These comments come after reports that Lloyds Banking Group plans to hire over 700 financial advisers as a part of its joint venture with Schroders, which sparked a debate about whether there are enough advisers to cater for the expansion.
Jason Flood, SJP Academy director, told International Adviser: “There is always more work to do to generate interest in the profession and raise awareness of the sector, and we regularly hold events, open evenings and networking sessions to that end.
“We have also seen a few other organisations developing a ‘training facility’, which will help the sector grow and attract new talent, and ultimately fill the advice gap for clients.”
In 2018, 350 people started a St James’s Place Academy programme, and 142 people also graduated to become financial advisers last year.
Coming into the sector as a second thought or a career change seems to be the main route into the profession.
“We don’t believe there is a particular sector that is stronger than others, but it tends to fall into two groups of people,” Flood added. “Firstly, those that are forced to make a career change, such as professional sports people or the military.
“The second group are those who simply decide to change their career into something they see may offer them better prospects, stability or work/life balance, for example from the retail sector.”
But what are firms in the industry doing to advertise roles in the sector?
Flood said: “We have an active programme to promote the opportunity at the St. James’s Place Academy.
“As well as obtaining strong support from our own existing partnership who supply referrals or sponsor someone to go through the academy, we have been and will continue to increase our relationships with external organisations, who can help us reach out to various audiences – such as The Officers Association and Life After Professional Sport.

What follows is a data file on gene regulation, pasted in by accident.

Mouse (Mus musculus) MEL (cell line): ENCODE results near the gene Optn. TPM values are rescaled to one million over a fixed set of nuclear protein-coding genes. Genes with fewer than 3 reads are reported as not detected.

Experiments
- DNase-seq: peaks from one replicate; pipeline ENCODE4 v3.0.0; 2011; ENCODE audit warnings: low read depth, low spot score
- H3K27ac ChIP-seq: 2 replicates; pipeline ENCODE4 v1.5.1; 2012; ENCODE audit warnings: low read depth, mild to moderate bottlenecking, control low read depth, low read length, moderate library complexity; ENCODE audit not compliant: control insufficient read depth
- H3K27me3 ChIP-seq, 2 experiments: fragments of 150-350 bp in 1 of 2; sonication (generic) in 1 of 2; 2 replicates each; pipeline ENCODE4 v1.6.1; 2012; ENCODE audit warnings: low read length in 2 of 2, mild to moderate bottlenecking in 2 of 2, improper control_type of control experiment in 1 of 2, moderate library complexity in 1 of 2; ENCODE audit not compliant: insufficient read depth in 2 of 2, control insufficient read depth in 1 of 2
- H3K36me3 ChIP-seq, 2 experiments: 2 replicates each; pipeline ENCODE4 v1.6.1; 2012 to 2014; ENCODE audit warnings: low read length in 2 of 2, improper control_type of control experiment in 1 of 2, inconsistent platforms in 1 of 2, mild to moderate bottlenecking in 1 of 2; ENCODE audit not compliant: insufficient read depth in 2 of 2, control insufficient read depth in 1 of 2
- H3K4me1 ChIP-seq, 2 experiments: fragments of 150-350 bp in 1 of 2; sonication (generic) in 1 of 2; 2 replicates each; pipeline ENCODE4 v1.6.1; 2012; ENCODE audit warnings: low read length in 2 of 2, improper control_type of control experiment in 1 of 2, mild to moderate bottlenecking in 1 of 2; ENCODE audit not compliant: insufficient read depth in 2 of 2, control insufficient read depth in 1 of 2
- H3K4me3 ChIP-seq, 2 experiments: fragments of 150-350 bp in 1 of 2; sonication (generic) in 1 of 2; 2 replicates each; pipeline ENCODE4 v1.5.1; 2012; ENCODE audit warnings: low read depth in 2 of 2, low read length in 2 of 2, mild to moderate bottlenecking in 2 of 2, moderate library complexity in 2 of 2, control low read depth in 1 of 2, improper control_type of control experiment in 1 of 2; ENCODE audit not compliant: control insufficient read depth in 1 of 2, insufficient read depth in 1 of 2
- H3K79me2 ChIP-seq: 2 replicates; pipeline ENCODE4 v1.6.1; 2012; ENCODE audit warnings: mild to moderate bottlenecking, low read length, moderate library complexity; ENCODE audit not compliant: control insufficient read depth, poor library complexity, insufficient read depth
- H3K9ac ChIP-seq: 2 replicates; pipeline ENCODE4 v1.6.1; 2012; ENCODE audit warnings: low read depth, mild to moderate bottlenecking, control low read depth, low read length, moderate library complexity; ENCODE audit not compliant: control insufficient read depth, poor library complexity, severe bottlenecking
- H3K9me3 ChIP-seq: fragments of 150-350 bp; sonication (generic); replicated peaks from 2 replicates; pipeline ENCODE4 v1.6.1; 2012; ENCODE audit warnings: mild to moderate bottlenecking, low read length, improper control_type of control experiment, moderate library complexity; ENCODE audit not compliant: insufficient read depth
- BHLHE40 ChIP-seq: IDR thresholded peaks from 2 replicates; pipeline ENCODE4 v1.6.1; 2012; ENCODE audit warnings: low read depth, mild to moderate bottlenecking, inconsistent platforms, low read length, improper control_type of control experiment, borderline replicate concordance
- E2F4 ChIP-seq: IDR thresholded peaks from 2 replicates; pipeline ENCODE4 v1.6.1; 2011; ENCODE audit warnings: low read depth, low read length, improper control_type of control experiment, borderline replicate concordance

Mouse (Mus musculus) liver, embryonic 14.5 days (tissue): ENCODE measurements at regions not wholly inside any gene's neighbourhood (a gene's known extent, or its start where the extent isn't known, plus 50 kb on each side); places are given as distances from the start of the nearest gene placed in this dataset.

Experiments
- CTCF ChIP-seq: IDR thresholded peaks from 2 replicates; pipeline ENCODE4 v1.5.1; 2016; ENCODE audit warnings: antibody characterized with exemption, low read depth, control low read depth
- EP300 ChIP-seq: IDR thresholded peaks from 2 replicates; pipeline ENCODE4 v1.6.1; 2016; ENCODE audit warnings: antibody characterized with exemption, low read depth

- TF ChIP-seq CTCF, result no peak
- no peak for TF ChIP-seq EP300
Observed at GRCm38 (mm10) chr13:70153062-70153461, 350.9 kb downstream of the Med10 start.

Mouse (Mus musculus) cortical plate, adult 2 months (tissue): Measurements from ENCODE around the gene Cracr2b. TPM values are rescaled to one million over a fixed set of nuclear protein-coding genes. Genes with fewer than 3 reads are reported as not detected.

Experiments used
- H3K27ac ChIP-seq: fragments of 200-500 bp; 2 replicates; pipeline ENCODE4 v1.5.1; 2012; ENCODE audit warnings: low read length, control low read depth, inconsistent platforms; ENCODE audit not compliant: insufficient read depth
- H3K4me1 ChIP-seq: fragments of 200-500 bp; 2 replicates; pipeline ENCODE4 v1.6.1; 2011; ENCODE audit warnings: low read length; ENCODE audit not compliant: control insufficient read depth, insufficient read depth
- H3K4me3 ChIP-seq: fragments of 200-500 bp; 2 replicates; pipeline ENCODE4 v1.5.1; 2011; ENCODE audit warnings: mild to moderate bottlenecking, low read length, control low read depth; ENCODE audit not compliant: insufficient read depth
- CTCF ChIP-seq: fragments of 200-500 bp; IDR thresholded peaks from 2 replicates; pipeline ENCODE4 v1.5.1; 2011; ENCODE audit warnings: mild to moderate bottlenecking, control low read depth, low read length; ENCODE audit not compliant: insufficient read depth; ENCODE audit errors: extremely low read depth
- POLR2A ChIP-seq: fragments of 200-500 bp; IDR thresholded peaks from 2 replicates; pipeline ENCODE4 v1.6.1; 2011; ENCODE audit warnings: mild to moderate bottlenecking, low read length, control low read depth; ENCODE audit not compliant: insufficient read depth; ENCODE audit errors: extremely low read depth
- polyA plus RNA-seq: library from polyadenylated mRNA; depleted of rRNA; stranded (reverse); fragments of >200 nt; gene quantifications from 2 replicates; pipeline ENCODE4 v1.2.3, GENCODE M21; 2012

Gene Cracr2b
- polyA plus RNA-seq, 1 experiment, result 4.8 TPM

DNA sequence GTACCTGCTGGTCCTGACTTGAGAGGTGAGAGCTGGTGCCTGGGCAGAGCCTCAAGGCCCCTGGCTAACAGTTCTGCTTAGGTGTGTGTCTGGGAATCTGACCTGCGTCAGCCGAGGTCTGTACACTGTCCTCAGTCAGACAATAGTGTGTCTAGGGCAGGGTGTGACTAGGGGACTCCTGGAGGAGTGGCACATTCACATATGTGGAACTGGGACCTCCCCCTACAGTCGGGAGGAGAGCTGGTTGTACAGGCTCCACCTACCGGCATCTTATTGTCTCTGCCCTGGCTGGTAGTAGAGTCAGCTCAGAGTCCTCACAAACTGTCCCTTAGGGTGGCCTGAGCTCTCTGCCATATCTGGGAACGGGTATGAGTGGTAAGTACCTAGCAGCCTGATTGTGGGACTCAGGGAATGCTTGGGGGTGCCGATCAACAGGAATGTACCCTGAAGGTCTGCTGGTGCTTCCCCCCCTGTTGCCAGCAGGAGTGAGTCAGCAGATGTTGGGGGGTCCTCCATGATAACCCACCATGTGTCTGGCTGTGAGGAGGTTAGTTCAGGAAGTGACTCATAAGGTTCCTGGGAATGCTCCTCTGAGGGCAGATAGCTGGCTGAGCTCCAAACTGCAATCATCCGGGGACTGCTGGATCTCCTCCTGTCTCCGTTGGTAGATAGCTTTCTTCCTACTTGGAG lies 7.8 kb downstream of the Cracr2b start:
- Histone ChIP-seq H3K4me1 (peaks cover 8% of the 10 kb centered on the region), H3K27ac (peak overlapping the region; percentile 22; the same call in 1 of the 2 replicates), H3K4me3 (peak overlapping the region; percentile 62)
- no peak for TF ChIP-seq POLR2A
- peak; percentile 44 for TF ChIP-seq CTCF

“We also have a Next Generation Academy, dedicated to graduates from school and university, as well as children of current SJP staffers, and we recently started a New Entrant Programme in Hong Kong to support attracting new entrants to the profession in this region.”
Some firms have already started looking at, and training, the next generation of advisers; with Brewin Dolphin setting up apprenticeship scheme; Old Mutual Wealth opening up its Financial Adviser School; and Aviva subsidiary Sesame Bankhall Group rolling out an apprenticeship scheme.
But the industry has a long way to go to recruit sufficient numbers of fresh faces to replace to steady stream of departures.
In January, IA covered Libertatem’s The Heath Report Three, which highlighted the steady decline in the number of advisers in the UK.
It found the UK industry is dominated by advisers aged 56+ (45%); with 25% of advisers aged 45 or under and only 6% aged 35 or under.
That could lead to a potential loss of 40-50% of the nearly 33,000 advisers working in the industry (as of January 2018) due to retirement.